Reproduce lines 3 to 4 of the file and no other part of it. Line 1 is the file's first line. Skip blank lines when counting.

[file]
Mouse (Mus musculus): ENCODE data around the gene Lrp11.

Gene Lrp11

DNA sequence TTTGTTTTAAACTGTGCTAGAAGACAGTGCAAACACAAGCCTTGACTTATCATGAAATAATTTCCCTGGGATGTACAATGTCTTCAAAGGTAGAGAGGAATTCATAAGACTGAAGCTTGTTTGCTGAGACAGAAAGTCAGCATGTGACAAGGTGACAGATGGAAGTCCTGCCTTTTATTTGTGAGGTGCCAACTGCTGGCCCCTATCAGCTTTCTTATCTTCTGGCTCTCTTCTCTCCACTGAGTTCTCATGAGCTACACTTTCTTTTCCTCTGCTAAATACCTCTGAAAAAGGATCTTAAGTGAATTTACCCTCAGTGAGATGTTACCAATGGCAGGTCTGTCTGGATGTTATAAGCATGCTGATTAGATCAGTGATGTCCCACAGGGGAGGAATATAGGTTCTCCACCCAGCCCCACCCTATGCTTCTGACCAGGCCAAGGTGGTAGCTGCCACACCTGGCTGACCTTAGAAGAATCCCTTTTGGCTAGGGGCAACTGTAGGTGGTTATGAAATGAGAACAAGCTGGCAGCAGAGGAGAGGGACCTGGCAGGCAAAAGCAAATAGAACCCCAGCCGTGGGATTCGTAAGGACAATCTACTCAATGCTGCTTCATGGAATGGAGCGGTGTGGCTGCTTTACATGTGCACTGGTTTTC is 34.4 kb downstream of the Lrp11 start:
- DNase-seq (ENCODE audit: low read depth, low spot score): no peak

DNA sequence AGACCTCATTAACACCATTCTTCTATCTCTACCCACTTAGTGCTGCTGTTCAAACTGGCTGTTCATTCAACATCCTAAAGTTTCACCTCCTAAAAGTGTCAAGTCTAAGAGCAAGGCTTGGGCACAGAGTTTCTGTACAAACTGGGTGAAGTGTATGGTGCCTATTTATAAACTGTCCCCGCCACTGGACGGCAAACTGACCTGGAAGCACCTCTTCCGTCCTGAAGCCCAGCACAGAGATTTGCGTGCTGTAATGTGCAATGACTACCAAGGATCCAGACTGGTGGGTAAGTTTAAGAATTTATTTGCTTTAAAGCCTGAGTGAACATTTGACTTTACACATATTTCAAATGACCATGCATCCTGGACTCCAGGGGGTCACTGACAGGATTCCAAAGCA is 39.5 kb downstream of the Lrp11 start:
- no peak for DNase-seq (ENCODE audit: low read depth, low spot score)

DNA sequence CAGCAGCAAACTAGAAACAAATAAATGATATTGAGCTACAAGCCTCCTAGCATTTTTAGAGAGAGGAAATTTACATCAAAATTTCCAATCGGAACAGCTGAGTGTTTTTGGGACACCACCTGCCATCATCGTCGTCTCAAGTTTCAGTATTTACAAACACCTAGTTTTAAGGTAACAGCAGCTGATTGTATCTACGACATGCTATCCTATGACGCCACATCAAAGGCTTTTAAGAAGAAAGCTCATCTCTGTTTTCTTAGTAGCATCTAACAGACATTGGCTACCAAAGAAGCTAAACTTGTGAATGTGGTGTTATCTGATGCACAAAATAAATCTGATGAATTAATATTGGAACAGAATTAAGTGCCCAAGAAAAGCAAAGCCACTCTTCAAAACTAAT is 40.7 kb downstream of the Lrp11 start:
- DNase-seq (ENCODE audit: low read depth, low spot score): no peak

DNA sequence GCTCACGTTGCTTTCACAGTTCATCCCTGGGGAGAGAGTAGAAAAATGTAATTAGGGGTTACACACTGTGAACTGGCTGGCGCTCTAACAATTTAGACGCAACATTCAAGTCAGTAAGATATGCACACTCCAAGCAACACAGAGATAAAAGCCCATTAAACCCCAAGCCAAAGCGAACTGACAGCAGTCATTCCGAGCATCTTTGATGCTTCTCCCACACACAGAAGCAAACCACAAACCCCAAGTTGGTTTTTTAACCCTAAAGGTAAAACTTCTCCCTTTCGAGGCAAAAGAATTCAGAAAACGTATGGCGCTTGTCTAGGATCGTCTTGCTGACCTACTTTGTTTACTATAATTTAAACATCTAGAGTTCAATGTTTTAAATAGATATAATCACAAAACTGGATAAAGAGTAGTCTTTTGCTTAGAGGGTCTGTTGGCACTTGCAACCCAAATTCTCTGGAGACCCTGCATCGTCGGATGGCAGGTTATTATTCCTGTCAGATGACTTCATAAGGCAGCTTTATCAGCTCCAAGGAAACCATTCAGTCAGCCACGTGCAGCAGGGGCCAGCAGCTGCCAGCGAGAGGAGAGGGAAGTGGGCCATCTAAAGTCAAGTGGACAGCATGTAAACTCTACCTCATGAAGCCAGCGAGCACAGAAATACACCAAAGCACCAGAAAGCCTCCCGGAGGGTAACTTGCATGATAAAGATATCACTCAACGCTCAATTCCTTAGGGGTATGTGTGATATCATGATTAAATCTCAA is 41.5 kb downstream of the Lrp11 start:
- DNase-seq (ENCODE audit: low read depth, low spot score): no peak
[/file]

DNA sequence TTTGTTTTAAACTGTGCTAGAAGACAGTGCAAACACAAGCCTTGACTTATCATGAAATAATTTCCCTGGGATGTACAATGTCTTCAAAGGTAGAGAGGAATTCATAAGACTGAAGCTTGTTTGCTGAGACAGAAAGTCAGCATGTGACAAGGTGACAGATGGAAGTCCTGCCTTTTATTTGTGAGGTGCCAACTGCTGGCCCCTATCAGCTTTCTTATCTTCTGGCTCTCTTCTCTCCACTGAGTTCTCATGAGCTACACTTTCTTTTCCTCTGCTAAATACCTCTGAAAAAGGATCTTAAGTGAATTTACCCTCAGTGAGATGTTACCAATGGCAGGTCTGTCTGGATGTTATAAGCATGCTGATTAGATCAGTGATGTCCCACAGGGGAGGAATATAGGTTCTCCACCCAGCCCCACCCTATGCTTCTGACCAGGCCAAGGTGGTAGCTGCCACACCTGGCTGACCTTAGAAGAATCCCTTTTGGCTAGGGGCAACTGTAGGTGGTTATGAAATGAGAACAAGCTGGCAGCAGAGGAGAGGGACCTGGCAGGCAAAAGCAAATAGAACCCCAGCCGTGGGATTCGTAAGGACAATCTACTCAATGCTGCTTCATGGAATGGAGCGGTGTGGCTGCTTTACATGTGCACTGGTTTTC is 34.4 kb downstream of the Lrp11 start:
- DNase-seq (ENCODE audit: low read depth, low spot score): no peak